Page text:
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Side by Side: Marvin Lazarus and the Neuberger
January 18 - June 13, 2004
In its exhibition Side by Side: Marvin Lazarus and the Neuberger, the Neuberger Museum of Art presents seldom shown art in an innovative manner. "Many Neuberger Museum treasures are not on permanent display," says Museum Director Lucinda H. Gedeon, Ph.D. "Side By Side was developed as part of the Neuberger Museum search for inventive ways to present to our community rarely seen selections from our permanent collection." In mounting the exhibition, curator Dede Young selected paintings, sculptures, prints, and drawings by celebrated artists from the Neuberger's permanent collection and paired them with black and white portrait photographs of these artists that were taken by photographer Marvin P. Lazarus (1918-1982). (right: Marvin Lazarus, Portrait of Alexander Archipenko, ca. 1960, gelatin-silver print, collection Roberta F. Lazarus)
Marvin Lazarus was a lawyer and the Assistant-Attorney General of New York State. In 1963, he left his law practice to become a professional photographer. His passion was to capture artists of the time. For more than ten years, Lazarus photographed famous 20th century artists in their homes and studios, often with lots of praise but seldom with much income. Along the way, he befriended many of his subjects. Lazarus photographed more than 200 American and European artists, representing a who's who of modern art. "Lazarus portraits have been used for decades as signature images in artist's books, exhibition catalogues and in magazines," says Ms. Young.
The exhibition includes photographs of and works by artists Alexander Archipenko, Milton Avery, James Brooks, Willem de Kooning, Helen Frankenthaler, Alberto Giacometti, Jasper Johns, Roy Lichtenstein, Marisol, Louise Nevelson, Mark Rothko, George Segal, Charles Sheeler, Frank Stella, Mark Tobey, to cite just a few.
Most of Lazarus's portraits are simple and straightforward; some illustrate the artists in their studios and provide fascinating glimpses into their personalities and psyches. These intimate views lend a more insightful understanding of the creator behind the work. In a few of his portraits, Lazarus embodied the artist and his or her work. Charles Sheeler (represented in the exhibition by The Web, an oil on canvas) is known for the precision and meticulousness of his work. In his portrait of Sheeler, Lazarus captures the contemplative artist deep in thought. Lazarus photographed Marisol, an artist who reacted to the solemnity of Abstract Expressionism by adding a sense of wit and satire to her work, by playfully placing her head on top of the wooden leg of one of her sculptures. Alberto Giacometti's Head of Diego features a thin, elongated head. Lazarus's portrait of Giacometti is similarly slender and stretched out on a pedestal. (left: Roy Lichtenstein, The Melody Haunts My Reverie, 1965, lithograph on paper, Collection Neuberger Museum of Art, Photo: Jim Frank)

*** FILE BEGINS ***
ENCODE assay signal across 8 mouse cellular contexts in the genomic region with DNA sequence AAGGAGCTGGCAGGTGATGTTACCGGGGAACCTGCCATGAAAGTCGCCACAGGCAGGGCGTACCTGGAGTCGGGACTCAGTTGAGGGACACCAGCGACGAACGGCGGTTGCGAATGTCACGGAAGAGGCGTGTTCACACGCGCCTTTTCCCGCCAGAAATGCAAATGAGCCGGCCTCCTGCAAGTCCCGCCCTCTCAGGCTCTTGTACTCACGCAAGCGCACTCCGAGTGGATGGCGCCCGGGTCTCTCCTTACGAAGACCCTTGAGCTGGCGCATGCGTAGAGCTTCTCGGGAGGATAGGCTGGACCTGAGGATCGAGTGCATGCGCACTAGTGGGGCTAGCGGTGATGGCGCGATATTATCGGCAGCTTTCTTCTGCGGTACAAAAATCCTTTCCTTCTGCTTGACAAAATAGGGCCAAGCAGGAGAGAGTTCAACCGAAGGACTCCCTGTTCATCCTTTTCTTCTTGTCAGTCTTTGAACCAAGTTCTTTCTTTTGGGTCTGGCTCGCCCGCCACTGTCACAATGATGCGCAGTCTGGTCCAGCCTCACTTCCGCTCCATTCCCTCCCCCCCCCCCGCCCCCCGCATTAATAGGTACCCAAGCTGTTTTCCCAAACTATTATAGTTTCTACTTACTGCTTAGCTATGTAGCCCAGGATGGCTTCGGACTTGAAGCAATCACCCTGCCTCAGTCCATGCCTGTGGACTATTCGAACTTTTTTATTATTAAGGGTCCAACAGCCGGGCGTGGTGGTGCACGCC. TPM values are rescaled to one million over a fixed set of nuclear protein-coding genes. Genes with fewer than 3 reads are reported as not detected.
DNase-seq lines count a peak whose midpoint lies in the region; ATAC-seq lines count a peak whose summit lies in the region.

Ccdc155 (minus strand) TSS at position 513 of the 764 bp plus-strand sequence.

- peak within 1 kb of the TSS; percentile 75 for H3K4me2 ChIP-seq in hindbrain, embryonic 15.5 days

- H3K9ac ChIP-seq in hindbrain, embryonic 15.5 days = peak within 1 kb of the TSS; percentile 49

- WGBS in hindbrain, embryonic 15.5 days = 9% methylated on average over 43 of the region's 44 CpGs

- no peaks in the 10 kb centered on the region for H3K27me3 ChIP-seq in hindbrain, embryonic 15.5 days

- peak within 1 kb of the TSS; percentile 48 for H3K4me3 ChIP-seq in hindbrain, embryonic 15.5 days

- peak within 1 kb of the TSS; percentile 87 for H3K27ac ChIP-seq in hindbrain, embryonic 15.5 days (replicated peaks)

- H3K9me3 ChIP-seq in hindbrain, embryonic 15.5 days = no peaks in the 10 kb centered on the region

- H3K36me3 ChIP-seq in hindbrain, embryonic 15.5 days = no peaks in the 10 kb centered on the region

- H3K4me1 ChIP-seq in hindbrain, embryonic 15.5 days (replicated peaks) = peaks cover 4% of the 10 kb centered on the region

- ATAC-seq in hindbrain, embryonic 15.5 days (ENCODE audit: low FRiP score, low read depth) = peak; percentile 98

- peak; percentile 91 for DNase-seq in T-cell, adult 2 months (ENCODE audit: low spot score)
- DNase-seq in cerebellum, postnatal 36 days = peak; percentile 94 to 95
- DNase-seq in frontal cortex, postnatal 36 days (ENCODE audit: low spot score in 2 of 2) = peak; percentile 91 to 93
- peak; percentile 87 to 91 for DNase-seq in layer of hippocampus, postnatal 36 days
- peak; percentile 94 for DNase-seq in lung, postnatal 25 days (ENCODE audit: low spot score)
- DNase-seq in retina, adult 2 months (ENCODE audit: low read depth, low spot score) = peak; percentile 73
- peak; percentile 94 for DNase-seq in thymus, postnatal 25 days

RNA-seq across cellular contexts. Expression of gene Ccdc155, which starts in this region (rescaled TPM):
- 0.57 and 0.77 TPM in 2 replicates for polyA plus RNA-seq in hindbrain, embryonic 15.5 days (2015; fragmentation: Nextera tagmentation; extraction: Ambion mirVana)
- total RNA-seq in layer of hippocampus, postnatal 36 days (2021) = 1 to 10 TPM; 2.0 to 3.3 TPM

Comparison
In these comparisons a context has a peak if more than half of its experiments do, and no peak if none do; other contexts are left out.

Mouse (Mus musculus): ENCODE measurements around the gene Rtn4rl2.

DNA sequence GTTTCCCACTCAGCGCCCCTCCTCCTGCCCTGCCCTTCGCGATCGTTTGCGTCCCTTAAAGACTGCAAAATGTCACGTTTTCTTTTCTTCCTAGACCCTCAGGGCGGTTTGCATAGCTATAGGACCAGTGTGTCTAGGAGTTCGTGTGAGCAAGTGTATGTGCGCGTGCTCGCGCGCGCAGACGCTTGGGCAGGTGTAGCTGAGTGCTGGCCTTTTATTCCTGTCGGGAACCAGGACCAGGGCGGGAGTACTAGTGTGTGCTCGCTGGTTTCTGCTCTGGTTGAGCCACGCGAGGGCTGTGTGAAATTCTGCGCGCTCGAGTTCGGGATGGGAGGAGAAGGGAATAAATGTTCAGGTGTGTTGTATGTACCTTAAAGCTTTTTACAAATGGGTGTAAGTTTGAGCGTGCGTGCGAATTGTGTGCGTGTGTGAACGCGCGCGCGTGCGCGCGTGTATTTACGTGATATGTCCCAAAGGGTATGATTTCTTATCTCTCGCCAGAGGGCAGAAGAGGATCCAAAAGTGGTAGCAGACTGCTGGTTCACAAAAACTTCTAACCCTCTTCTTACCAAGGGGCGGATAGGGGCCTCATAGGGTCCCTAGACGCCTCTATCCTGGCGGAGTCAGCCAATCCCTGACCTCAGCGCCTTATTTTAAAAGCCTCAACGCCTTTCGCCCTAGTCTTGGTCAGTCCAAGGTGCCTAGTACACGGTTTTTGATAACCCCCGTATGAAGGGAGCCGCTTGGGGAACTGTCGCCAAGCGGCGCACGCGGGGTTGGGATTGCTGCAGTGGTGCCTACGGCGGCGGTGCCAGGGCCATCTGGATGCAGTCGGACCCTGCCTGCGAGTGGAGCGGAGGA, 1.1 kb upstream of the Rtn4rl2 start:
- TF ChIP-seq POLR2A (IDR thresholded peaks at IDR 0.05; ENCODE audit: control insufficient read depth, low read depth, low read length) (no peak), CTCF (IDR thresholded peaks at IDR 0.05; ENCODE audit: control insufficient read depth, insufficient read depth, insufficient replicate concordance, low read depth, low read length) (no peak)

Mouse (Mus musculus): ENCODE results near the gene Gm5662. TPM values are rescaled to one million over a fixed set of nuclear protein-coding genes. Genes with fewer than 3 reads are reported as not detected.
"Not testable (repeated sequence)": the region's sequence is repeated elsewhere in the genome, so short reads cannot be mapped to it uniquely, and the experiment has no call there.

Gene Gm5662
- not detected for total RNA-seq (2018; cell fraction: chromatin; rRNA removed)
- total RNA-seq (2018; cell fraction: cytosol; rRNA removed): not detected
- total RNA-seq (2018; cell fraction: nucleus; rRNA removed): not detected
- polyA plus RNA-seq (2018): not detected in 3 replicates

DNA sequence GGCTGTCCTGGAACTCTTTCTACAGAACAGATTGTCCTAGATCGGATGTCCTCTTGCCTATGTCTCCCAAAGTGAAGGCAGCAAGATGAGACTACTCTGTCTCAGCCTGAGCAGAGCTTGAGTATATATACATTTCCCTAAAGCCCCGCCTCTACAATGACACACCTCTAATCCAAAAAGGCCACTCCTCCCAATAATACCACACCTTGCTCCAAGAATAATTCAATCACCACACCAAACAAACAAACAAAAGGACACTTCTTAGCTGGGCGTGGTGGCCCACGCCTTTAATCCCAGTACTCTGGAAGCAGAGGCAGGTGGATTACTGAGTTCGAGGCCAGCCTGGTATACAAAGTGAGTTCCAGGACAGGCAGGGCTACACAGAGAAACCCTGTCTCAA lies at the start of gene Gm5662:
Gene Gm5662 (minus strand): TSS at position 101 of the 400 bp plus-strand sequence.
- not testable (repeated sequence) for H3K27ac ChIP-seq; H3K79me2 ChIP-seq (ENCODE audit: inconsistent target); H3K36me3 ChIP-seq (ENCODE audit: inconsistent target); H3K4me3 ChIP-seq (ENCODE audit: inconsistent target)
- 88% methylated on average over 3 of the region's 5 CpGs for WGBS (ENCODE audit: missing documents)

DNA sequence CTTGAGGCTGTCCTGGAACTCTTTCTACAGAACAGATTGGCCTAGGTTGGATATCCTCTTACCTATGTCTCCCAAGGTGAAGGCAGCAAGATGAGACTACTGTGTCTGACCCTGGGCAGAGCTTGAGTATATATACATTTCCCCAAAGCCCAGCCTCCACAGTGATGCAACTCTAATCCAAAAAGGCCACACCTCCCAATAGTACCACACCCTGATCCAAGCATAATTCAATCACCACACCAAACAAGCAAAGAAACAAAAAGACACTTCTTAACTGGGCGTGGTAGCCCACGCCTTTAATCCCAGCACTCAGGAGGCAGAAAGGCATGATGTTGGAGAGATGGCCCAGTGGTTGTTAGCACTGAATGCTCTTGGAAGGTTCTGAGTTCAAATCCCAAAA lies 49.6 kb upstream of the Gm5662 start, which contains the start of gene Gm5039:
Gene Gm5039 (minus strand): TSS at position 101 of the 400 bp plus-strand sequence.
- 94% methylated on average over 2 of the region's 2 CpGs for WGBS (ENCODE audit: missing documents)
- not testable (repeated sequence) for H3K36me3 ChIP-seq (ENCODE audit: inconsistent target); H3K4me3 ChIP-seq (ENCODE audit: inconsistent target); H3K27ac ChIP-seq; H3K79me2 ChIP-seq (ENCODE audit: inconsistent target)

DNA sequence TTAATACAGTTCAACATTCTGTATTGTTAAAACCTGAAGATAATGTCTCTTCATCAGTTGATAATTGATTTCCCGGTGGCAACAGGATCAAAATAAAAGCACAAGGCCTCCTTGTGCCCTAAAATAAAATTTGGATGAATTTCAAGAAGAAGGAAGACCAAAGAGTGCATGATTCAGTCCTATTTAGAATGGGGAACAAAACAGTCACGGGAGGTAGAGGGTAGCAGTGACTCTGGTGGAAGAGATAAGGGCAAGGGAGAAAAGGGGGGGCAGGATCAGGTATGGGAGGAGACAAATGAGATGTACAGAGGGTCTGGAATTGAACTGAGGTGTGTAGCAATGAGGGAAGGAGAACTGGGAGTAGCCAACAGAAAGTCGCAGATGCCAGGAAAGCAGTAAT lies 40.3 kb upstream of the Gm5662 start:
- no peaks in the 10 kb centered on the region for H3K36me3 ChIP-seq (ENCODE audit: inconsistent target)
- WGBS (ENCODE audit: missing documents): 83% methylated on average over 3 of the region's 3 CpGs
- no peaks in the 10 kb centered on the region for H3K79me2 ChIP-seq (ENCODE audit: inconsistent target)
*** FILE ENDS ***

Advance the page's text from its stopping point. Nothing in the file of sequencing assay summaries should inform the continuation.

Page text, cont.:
The techniques employed by Lazarus frequently provide a view of the artists not ordinarily seen and contrasts with important aspects of their work. The grace and style of American artist Alexander Archipenko's untitled marble torso contrasts starkly with Lazarus's Archipenko portrait. In the photograph, the large, brusque-looking artist is seen standing in the middle of his studio wearing a dirty apron and wiping his hands on a towel. He looks more like a butcher than an artist and the elegance of his sculpture is in sharp, unexpected contrast to the portraiture. A George Segal work juxtaposed with his portrait provides another interesting comparison. Segal's signature sculpture style -- models wrapped in plaster, clothing and all -- is apparent in Appalachian Farm Couple 1936. This work portrays a grave-looking rural couple leaving a farm building. The work is somber, the people are tired and downhearted. However, the Lazarus portrait of Segal catches the artist with an impish smile. The viewer doesn't expect that the playful-looking Segal would create such a bleak work. (right: Marvin Lazarus, Portrait of Roy Lichtenstein and James Rosenquist, ca. 1960, gelatin-silver print, collection Roberta F. Lazarus)
Side by Side: Marvin Lazarus and the Neuberger has been made possible by the Westchester Arts Council with funding from Westchester County Government; by public funds from the New York State Council on the Arts, a state agency; by a generous donation from Irene Senter; and by the Friends of the Neuberger Museum of Art.
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